Embark on the ultimate road trip adventure with our comprehensive 10-day itinerary for driving Iceland’s famous Ring Road. Experience the rugged mountains and unique geological features that make this Nordic island nation a must-visit destination. From the iconic waterfalls and black sand beaches of South Iceland to the geothermal wonders of the North, our guide will ensure you don’t miss a thing on your journey around Iceland’s spectacular Ring Road. So, buckle up and get ready for an unforgettable road trip through the land of fire and ice.”
10-Day Iceland Ring Road Itinerary
Driving Iceland’s Ring Road is an amazing adventure that allows you to explore off-the-beaten-path destinations while having the luxury of following an easy route. We recommend renting a 4X4 for your trip as this circular road takes you through the rugged landscapes of the country to the top of North Iceland where conditions can change in an instant. Compare Car rental prices here. If you are not picking up your rental car at the airport – book this airport shuttle to Reykjavik.
To help you with our budget you may want to read: How Much Does a Trip to Iceland Cost
About The Ring Road Iceland
The Ring Road is Iceland’s national road Route 1. It circles nearly the entire country spanning 1,322 kilometers (821 mi). Most people drive the ring road in 7 days and you can even see a lot of the most popular ring road attractions in just a few days. But we recommend at least 10 days to see Iceland. Even then you will probably want a few more days, but this is a 10-day Iceland ring road itinerary that will take you through some of the country’s most beautiful landscapes and top attractions.
Our itinerary drives around the ring road clockwise from Reykjavik where you’ll drive north some of the country’s most beautiful paces.
When you drive Iceland’s Ring Road, it is very important to stay up to date on the weather forecast, here is some more information to have with you for safety. Important websites to follow for Iceland Road conditions are weather forecast, road conditions, and from ICE -SAR for travel alerts.
If you don’t have a data plan, we suggest getting an e-sim. When we travel we use Airalo and have never had a problem. There are plenty of e-sims to choose from, but you should also make sure to get a GPS with your car as you may not have coverage in all places in Iceland.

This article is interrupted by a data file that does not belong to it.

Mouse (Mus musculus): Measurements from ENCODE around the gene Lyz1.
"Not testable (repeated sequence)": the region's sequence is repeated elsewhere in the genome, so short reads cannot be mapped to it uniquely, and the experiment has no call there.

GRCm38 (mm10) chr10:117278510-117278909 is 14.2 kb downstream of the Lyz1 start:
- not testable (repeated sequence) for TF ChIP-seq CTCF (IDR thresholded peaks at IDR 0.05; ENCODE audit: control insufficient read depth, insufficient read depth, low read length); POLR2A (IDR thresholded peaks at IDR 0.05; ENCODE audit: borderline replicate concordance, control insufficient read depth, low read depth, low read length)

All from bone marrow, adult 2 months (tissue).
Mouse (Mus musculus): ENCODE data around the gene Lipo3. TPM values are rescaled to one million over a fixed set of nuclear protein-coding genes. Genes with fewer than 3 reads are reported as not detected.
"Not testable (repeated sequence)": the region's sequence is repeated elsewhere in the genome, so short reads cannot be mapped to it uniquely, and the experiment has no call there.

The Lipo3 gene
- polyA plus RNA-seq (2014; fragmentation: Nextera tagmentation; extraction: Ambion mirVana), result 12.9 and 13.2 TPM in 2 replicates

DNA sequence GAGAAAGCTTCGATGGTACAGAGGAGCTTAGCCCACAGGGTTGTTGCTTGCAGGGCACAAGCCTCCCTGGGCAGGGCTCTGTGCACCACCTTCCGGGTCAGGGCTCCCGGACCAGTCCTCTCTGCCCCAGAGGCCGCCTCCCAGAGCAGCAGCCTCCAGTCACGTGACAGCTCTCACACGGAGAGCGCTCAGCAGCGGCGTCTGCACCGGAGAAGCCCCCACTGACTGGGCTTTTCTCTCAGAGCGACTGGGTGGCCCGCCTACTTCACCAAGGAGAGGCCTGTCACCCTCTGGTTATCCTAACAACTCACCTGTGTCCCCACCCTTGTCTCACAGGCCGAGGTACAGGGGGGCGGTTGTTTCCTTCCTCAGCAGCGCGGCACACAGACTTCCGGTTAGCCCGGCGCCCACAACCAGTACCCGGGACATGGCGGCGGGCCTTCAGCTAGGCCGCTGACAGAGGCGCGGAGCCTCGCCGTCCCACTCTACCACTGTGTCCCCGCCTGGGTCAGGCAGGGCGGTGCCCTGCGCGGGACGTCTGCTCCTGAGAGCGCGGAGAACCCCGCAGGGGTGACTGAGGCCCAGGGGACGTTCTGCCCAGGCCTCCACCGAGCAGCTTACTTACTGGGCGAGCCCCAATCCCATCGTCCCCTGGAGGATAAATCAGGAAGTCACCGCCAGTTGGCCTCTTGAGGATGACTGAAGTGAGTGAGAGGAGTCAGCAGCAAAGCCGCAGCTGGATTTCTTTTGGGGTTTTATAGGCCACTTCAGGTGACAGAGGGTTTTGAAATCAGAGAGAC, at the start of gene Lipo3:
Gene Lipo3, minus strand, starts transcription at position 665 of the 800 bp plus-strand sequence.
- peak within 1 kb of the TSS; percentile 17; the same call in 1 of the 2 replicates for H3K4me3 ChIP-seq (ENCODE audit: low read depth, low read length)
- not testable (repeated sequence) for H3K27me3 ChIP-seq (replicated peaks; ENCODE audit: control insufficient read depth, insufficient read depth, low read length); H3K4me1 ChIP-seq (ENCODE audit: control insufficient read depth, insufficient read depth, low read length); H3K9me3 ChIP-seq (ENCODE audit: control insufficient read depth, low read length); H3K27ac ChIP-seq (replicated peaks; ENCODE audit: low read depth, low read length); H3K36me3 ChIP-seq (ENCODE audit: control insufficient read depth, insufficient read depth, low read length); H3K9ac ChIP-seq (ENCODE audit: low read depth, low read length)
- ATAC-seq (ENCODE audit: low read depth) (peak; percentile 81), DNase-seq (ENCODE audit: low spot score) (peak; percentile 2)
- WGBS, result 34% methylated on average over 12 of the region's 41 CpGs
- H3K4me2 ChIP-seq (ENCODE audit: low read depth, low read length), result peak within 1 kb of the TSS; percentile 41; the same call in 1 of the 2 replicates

Most of Iceland’s ring road is paved and it has two-lane traffic, but that doesn’t mean it isn’t rugged. There are some single-lane bridges and narrow passes, and weather can change quickly. We sometimes had very limited visibility. So rent a 4WD.
I remember one snow squall coming up during a four-wheel drive tour in northern Iceland where we hit some bad weather. Our driver continued driving using his GPS. (we asked him to stop) However, like Canada, Iceland’s roads are well maintained when it snows, so it is possible to explore it during the winter months as well.
The Complete Ring Road Itinerary
Welcome to Reykjavik International Airport! You have arrived in Iceland! It is time to pick up your rental car and make your way to the Northernmost capital of the World. Located in the southwest of Iceland, this city is not to be missed on an Iceland itinerary.
Reykjavik is about 45 minutes from the airport with the Blue Lagoon located in between. People often visit these famous springs on their way into the city center, or on the last day of their trip. There is more about them at the end of this post.
Day 1 – Airport to Reykjavik
Once you get to Reykjavik there are so many things to see and do. With a Viking history and a stunning Nordic setting, Reykjavik is a modern city where you can relax and plan for the days ahead.
Hallgrímskirkja: The Church of Hallgrímur is Iceland’s national church. This iconic church is one of the tallest structures in Iceland and offers an incredible view of the city from its tower. Harpa Concert Hall: This stunning piece of modern architecture is home to the Icelandic Symphony Orchestra. You can take a guided tour or enjoy a concert. Sun Voyager: This beautiful sculpture by Jón Gunnar Árnason is a must-see. It represents a dreamboat and an ode to the sun. Check out the Top 5 Natural Wonders of Reykjavik Laugavegur: This is the main shopping street in Reykjavik, filled with boutiques, restaurants, and cafes. Old Harbour: This area has been transformed into a lively district with restaurants, cafes, and museums. Reykjavik Art Museum: This museum is home to a vast collection of modern and contemporary Icelandic art. Read our complete Reykjavik Guide
You can go whale watching directly from Reykjavik. If you want to get the obligatory whale-watching excursion out of the way before you hit the ring road, book this tour on a luxury yacht from downtown Reykjavik.
Bæjarins Beztu Pylsur: Try the famous Icelandic hot dog at this popular stand. Seafood Grill: Reykjavik is known for its seafood, and this restaurant is a great place to try some local dishes. Read our Icelandic Food guide to help you know what to order.
Overnight in Reykjavik
There are plenty of accommodation options in Reykjavik, from luxury hotels to cozy guesthouses. We have stayed at both the Hilton Reykjavik or Hotel Marina Reykjavik and they are great choices.
Approximate driving time: 50 km / 31 miles
Day 2 – Snæfellsnes Peninsula